I don’t usually blog about current events, much less celebrity deaths. When the newspapers are filled with school shootings and police shootings and dead Palestinian children and natural disasters, spending time mourning a famous person seems worse than trivial.
But it is a queer thing to cry for a stranger. To feel tears running down your cheeks and an ache in your chest for someone you never met, someone you only know through their on-screen performances. To feel genuinely heartbroken about the suicide of a famous person. But that is how I feel about Robin Williams’ death, and if the lachrymose outpouring on social media is any indication, I’m not the only person grieving for the late actor and comedian.
I never met Robin Williams, but he was a fixture in the pop culture of my childhood and an icon for my generation. He outran a stampede of animatronic jungle animals in Jumanji. His manic, ebullient, and mercurial voice-acting brought Genie to life in Aladdin. He hilariously cross-dressed as a Scottish nanny to spend time with his children in Mrs Doubtfire. And when I was older, he sat on a bench in the Boston Public Garden and said to a young and arrogant genius, “You’re just a kid. You don’t have the faintest idea what you’re talkin’ about.” He taught a group of young men about loving literature, about standing up for what they believed in, about seizing the day. “That the powerful play goes on, and you may contribute a verse.”
And that’s just to name a few.
I’m not sure precisely why Robin Williams’ suicide has affected me so deeply. Like all celebrity deaths, there is an element of admiration for his work, and disappointment that he will not create anything new. Basic grief for a bright light snuffed out too soon. Sympathy and sorrow for the family and friends left to go on without him. But that’s not all. I think the worst part, for me, is the terrible, poignant irony that Robin Williams, who brought joy and laughter and light to millions of people for decades on end, could not keep himself from slipping into the darkness.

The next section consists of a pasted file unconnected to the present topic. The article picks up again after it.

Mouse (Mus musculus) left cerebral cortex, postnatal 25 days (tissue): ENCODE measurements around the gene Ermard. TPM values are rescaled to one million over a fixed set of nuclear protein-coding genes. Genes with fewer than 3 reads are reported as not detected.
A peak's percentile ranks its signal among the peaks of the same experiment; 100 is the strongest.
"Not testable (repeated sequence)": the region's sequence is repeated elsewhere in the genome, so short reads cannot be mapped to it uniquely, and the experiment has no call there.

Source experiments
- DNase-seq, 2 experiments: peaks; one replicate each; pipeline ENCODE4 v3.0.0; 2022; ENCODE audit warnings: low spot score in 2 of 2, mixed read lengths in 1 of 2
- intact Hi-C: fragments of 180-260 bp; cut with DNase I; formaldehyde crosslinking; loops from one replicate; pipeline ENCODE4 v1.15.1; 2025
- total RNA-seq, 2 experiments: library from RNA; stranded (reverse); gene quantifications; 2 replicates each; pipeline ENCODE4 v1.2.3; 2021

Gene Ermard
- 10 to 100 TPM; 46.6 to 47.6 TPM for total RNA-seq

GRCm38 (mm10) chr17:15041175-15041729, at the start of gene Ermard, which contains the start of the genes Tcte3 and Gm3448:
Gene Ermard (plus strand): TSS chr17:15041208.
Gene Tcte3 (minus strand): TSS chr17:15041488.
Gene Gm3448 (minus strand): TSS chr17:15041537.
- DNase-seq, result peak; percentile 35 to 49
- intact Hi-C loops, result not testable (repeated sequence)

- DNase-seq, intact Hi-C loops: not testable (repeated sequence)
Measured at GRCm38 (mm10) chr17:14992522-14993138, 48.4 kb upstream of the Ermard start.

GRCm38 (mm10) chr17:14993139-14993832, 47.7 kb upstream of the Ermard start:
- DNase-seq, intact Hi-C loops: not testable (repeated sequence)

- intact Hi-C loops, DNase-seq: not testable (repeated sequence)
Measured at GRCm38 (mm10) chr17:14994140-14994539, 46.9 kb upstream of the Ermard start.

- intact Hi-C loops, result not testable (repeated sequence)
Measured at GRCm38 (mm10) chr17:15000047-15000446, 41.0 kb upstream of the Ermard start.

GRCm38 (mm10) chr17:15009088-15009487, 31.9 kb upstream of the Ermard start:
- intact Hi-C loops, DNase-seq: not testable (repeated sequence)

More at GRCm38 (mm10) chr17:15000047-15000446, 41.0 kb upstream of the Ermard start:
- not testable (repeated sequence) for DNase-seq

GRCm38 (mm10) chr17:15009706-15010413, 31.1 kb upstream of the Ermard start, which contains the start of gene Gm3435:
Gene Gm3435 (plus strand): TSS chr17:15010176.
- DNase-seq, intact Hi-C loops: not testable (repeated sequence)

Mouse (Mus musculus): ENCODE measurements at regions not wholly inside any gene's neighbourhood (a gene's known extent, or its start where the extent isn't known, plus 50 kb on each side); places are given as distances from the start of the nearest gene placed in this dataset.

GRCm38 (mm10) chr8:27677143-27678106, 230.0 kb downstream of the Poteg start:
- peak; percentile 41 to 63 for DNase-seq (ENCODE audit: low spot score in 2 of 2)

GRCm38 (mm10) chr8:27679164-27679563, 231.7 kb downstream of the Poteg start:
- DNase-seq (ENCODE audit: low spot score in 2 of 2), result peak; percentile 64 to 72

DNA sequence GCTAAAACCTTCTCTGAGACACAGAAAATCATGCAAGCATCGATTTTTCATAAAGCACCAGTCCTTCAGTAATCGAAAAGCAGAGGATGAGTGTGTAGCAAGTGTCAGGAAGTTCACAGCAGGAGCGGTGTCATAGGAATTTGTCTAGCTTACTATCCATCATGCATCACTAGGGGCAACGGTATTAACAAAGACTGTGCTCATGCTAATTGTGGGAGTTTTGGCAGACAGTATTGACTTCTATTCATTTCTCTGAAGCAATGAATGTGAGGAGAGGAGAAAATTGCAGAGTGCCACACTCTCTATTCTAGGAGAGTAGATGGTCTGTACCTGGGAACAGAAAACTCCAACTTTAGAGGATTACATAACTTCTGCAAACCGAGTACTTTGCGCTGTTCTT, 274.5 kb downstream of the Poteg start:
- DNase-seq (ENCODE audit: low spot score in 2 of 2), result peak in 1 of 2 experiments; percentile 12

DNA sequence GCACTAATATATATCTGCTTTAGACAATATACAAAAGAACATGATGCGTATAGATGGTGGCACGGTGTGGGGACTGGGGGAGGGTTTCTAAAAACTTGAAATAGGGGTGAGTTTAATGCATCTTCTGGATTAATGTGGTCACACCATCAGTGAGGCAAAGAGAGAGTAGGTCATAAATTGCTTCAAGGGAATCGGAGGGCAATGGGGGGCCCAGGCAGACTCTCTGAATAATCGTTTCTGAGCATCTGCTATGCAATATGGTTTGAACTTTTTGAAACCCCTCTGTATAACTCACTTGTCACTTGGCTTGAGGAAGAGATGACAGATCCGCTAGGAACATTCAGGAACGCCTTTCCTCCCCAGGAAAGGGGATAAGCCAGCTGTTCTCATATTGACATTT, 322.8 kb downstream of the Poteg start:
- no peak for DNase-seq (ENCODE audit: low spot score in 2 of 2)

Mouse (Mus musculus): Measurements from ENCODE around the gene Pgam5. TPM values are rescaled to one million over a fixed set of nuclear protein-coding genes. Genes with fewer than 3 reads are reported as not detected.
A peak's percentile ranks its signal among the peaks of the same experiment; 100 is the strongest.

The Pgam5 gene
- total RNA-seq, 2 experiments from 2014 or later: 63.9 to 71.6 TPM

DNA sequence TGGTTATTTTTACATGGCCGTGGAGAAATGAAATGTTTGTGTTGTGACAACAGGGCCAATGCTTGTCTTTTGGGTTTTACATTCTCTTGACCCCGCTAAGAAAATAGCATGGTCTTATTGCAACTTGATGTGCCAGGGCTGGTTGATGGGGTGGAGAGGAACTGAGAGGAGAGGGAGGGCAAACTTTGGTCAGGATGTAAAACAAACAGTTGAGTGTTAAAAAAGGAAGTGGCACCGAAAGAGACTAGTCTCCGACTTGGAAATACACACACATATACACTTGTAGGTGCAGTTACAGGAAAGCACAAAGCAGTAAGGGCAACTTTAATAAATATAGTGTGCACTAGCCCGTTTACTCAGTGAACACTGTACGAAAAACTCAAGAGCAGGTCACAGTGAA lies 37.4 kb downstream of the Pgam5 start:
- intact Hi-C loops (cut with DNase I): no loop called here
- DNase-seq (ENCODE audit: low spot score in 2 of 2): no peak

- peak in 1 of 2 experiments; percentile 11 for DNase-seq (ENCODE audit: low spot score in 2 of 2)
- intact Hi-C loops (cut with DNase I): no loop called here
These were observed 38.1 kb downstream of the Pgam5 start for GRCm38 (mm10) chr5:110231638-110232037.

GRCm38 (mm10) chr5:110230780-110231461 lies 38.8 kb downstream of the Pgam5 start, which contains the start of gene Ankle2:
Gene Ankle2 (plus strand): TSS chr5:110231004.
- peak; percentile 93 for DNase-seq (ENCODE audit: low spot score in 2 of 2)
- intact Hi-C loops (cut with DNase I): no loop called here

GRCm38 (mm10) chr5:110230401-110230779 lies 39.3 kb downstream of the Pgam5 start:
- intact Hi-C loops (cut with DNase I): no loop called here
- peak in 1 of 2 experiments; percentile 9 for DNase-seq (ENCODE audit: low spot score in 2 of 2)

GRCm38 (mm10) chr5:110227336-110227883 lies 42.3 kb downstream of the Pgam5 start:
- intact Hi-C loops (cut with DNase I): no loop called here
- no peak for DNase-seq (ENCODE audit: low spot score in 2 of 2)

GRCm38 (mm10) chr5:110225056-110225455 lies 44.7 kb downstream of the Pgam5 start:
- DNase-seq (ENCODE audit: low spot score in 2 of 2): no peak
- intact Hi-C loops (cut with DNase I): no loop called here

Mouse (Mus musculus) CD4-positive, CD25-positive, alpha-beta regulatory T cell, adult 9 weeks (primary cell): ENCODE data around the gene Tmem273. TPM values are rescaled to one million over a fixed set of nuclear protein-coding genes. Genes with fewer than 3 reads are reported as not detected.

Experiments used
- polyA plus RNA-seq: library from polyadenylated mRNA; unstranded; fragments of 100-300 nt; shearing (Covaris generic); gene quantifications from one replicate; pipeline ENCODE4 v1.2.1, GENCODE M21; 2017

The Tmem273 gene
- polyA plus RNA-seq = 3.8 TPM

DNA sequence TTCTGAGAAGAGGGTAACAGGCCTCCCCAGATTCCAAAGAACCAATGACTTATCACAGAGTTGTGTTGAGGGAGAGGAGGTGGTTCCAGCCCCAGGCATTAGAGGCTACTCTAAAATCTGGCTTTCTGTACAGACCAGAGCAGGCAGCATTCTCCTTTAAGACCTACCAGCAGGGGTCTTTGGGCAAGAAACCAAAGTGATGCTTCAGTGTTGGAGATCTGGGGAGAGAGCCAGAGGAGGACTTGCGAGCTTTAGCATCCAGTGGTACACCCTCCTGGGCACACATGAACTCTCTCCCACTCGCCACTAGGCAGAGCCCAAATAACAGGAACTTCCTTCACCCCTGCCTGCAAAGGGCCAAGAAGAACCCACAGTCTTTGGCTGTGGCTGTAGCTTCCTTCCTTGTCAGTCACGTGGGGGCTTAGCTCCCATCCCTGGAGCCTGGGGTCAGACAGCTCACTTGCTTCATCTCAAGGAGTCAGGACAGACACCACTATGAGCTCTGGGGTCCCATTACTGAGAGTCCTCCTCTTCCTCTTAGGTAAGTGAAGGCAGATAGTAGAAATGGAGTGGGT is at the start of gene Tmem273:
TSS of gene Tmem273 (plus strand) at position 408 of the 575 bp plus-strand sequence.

I think I knew deep down, even as I laughed at his antics and wept at his serious monologues, that Robin Williams struggled with depression, drug addiction, and alcoholism. A sort of dark duality simmering beneath the crackle of manic energy. He was the type of person who would leap onstage at a TED Conference and treat the audience to 20 minutes of improvised comedy while the staff resolved technical problems. He was also the type of person whose smile never quite reached his eyes. A glittering talent overlaying a well of melancholy.
Eventually, he drowned in that well. Depression is cruel, and it is random. It can be inherited, like blue eyes or bad teeth or schizophrenia. It can pop up at anytime, in any circumstance, in any person. It does not discriminate against age, or race, or gender. It cares nothing for money or fame. It is invisible, and it can be fatal. It is not a state of mind–it is a disease. Do you tell a man with a broken arm, man up? Do you say to a woman with cancer, count your blessings, look on the bright side? No. You help them get help for their maladies, and you support them along the way. There is help, too, for depression, but it must be asked for, and it must be given.
My heart is bruised for Robin Williams, and I can’t imagine the years of pain he endured. Without him, the world is a little darker, a little quieter, a little sadder. But he was not mine; he was not ours. That irrepressible energy, that childlike sparkle, that wit and that charm almost seemed to exist on a different plane, tapping into something extraordinary and magical and impossible. But everything has its end. He gave us what he had, and now he’s gone. And there are only so many words.
“O Captain! My Captain! Our fearful trip is done.” Goodbye, Robin Williams, and know we loved you well.
If you suffer from depression or have suicidal thoughts, please call the National Suicide Hotline at 1-800-273-8255.